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Manipulating different arms of the immune system to orchestrate tumor-specific immunity and enhance tumor clearance

Final Report Summary - IMMUNOTHERAPY (Manipulating different arms of the immune system to orchestrate tumor-specific immunity and enhance tumor clearance)


Oncolytic adenoviruses are viruses that have been engineered to selectively replicate in and kill cancer cells. For long time it has been believed that the mode of action of these agents was the simple oncolysis of tumor cells. The present application was the first tentative to challenge this paradigm hypothesizing that in addition to the direct oncolysis these viruses had also the ability to interact with the host immune system providing a sort of vaccine in situ and consequently eliciting a long-lasting anti-tumor immunity. We proposed to exploit this feature with different strategies to direct or enhance the anti-tumor immunity even further. To this end we proposed: (I) to generate an oncolytic adenovirus expressing the human Granulocyte macrophage colony-stimulating factor (GMCSF) to recruit antigen-presenting cells (II) to incorporate CpG islands into the adenoviral genome to stimulate the innate sensors of double-stranded DNA (TLR9) during viral replication (III) finally we proposed a combination of these two approaches.

Firstly we created an oncolytic adenovirus expressing GMCSF. This virus was tested in a variety of human xenograph tumor model in mice. This virus was also shown to provide a long-term vaccine effect in a fully immunocompetent animal model (Syrian Hamsters bearing syngeneic tumors). Importantly the efficacy of the toxicity analysis of this agents were so promising that it was decided to use it in a clinical setting in human patients refractory to conventional therapy. An extensive analysis of toxicity and efficacy of this agent has been published (Oncolytic adenovirus coding for granulocyte macrophage colony-stimulating factor induces antitumoral immunity in cancer patients. Cerullo V, et al., Cancer Res. 2010 Jun 1;70(11):4297-309. Epub 2010 May 18). Moreover the efficacy of this virus has been enhanced even further in combination with low dose cyclophosphamide to reduce number and activity of regulatory T cell at tumor site Immunological Effects of Low-dose Cyclophosphamide in Cancer Patients Treated With Oncolytic Adenovirus. Cerullo V, et al., Mol Ther. 2011 Sep;19(9):1737-46. doi: 10.1038/mt.2011.113. Epub 2011 Jun 14).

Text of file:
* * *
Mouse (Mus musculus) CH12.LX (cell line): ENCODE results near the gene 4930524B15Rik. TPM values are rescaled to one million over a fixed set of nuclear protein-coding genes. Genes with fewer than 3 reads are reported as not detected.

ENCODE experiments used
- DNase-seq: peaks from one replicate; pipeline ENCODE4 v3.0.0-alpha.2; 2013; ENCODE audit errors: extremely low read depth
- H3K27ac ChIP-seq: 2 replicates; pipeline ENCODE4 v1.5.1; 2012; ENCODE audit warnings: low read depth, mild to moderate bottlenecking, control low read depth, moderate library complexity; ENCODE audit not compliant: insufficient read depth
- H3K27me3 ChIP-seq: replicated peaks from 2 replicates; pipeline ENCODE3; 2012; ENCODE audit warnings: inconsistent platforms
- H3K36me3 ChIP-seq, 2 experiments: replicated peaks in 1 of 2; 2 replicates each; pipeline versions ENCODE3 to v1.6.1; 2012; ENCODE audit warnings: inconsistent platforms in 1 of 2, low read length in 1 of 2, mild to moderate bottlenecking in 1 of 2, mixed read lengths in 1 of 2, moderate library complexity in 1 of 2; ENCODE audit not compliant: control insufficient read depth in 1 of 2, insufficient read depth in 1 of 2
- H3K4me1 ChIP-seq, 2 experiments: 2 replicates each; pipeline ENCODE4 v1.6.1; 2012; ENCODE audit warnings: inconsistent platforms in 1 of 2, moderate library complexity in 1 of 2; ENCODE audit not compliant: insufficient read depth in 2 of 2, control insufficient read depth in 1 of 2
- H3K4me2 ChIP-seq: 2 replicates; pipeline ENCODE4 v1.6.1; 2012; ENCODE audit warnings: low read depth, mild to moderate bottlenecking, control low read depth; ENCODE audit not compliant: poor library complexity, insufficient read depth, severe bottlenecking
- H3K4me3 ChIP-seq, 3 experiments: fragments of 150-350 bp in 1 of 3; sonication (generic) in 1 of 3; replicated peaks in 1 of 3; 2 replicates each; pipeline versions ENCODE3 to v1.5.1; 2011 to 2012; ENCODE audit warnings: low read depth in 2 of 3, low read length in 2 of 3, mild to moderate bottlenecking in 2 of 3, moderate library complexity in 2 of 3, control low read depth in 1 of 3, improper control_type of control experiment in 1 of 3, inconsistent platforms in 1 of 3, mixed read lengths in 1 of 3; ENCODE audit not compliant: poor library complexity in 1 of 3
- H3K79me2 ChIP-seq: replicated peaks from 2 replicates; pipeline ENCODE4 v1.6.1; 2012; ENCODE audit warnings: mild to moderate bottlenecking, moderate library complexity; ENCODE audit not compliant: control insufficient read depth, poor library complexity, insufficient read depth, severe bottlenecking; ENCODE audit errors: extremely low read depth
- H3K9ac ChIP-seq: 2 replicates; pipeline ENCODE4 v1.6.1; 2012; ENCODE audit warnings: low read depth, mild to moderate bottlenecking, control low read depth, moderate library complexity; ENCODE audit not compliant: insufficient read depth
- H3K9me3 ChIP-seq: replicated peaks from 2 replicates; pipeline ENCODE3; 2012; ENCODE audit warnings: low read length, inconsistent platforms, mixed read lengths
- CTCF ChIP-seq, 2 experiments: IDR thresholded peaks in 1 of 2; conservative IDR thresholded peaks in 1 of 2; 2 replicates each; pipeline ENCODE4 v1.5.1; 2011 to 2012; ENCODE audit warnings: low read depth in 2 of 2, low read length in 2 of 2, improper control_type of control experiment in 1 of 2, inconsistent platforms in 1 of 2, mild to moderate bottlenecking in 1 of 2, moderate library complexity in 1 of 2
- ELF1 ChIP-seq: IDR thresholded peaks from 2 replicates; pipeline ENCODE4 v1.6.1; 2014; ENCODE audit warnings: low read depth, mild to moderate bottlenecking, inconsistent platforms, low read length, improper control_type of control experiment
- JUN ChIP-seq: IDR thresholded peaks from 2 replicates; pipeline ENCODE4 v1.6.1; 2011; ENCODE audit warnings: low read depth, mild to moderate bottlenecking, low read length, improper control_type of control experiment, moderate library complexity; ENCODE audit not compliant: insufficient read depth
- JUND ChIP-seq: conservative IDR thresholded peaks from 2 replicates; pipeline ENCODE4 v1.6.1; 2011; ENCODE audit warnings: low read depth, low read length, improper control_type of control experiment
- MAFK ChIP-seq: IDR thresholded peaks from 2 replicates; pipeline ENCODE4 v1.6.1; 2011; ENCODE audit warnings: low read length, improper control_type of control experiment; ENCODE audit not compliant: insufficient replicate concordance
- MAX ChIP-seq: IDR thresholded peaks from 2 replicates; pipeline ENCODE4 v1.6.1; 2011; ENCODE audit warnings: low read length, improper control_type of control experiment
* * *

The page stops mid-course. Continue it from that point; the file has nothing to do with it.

Subsequently we proposed another strategy to enhance the adjuvancy of the adenoviral DNA, more specifically we generated a novel oncolytic adenovirus whose genome was enriched of CpG island to iper-stimulate Toll-Like Receptor 9 (TLR9) during capsid disassembly in the endosome (where TLR9 is located) and consequently enhance the vaccine effect. With this work we demonstrated that our new concept of oncolytic adenovirus was able to trigger a tumor-specific immune response significantly better and for longer compared to any other virus present at the moment without altering the toxicity of the agent. This work has been discussed orally at the American Society of Gene and Cell therapy several times and the it has been published in a prestigious journal in the field of gene therapy (An oncolytic adenovirus enhanced for toll-like receptor 9 stimulation increases antitumor immune responses and tumor clearance. Cerullo V. et al., Mol Ther. 2012 Nov;20(11):2076-86. doi: 10.1038/mt.2012.137. Epub 2012 Jul 24).

Finally we have generated “super-vector” that has a CpG enriched genome, expresses GMCSF, has a chimeric fiber to better enter cancer cells and finally has double-check control to limit its replication in normal cells even more. The results with this virus are very promising and we are at the moment considering it for a future clinical trials in human cancer patients.

Overall, this grant application (FP7-IRG-MC-PEOPLE) has been for the scientific community and for my career extremely useful. It has contributed to the publication of several very important papers, it has significantly contributed to the advance of my career from postdoc to a tenure-track assistant professor but, most importantly it has contributed to set the science behind several clinical trials and treatments with more than 200 patients treated to date.